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July 20, 2014

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Canada's Dillon Ward was named MVP after Saturday's FIL World Championship final, and later walked off the field wearing a jean jacket that had once belonged to 2010 All-World goalie for Team Canada, Chris Sanderson. (Scott McCall)
Canada's Dillon Ward was named MVP after Saturday's FIL World Championship final, and later walked off the field wearing a jean jacket that had once belonged to 2010 All-World goalie for Team Canada, Chris Sanderson. (Scott McCall)

by Corey McLaughlin | LaxMagazine.com | Twitter | McLaughlin Archive | World Lacrosse 2014

COMMERCE CITY, Colo. – Team USA had its cowboy hat, passed around to a team-determined player of the game. Canada's version was a light blue denim jean jacket, formerly owned by the late goalie Chris Sanderson.

Dillon Ward, playing in his first-ever Federation of International Lacrosse (FIL) World Championship, wore it off the field and into the locker room, after being named tournament MVP with a 63.3 save percentage, capped by a 10-stop performance in Canada's 8-5 win over the U.S. in the gold medal game Saturday night.

"It's Chris Sanderson's," Ward said with a beaming simile, wearing the tightly fitting garment while walking in the room.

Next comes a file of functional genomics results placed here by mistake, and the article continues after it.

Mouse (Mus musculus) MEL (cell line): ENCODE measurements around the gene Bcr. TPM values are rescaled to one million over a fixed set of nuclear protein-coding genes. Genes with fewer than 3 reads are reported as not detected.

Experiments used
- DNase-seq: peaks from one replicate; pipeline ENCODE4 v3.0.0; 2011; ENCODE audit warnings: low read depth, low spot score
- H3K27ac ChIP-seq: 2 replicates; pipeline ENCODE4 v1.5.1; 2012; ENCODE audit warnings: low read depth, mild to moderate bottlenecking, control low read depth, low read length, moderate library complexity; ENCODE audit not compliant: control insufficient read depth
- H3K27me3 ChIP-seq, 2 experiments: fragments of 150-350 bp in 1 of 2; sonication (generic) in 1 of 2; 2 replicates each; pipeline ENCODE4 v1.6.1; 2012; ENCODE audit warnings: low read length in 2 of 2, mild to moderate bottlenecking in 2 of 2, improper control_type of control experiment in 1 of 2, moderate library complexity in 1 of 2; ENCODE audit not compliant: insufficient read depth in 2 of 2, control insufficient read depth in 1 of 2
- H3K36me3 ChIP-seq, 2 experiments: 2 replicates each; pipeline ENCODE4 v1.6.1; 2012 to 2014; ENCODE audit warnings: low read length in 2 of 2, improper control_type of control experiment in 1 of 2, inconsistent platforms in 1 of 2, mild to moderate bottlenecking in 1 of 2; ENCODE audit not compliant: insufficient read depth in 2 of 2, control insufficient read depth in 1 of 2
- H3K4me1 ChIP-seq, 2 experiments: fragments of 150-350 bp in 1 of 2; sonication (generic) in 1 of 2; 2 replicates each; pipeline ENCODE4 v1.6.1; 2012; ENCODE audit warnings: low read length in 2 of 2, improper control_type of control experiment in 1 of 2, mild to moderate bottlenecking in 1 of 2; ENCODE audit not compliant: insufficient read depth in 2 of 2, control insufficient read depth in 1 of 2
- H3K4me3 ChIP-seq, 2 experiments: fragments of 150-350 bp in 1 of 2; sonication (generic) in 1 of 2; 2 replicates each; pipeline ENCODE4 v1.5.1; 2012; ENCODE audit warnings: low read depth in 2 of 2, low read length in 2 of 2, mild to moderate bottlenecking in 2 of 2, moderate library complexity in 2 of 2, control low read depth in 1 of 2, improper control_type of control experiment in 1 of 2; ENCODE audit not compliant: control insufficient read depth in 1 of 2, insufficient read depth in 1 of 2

Intangibles were all over the place for Canada at this year's world championship. The memories of Sanderson and Kyle Miller, two former goalies who passed away within the last three years from cancer, since playing for Team Canada in 2010, were on the forefront of everyone's minds, and the front and back of their practice pennies. They wore reversible red-and-whites with Sanderson's jersey No. 17 on the front and Miller's No. 35 on the back, an idea hatched by Team Canada general manager Dave Huntley.

Canada head coach Randy Mearns kept his No. 51 warm-up shirt - honoring Tucker Williams, the son of NLL star Shawn Williams of the Buffalo Bandits who is currently undergoing treatment for Burkitt's Lymphoma - on throughout the game. (Scott McCall)

Sanderson's wife sent the jean jacket to one of the team's four captains, Brodie Merrill, the now three-time All-World defenseman, to have it handed out after every game of the tournament.

Members of the Canada coaching staff came out for warmups at Dick's Sporting Goods Park wearing jerseys with the No. 51 on the back, to honor another Canadian, Tucker Williams, the eight-year-old son of Buffalo Bandits player Shawn Williams. Tucker has Burkitt's lymphoma, which had been in remission but returned about a month ago, and Mearns said afterward the team plans to present the jerseys to the Williams family.

Canada also won despite injury issues. Regular starting defenseman Jason Noble (high ankle sprain) didn't play at all in the final after missing most of Canada's 12-6 win over the Iroquois Nationals in the semifinal. Attackman Curtis Dickson, after a pair of hard hits, left the game for good early in the second half, favoring his arm and bounded up and down the sideline with nervous energy as time ticked away in the fourth quarter.

"We just had to stay to the game plan," Canada coach Randy Mearns said. "[Faceoff man] Geoff Snider and our wing play off the faceoffs was phenomenal. It was 18-8 for us on ground balls in the first half. When we needed to get the ball, our guys were getting the ball. We had a lot of heart. We played Canadian lacrosse, tough-nosed, get the ball and grind it out."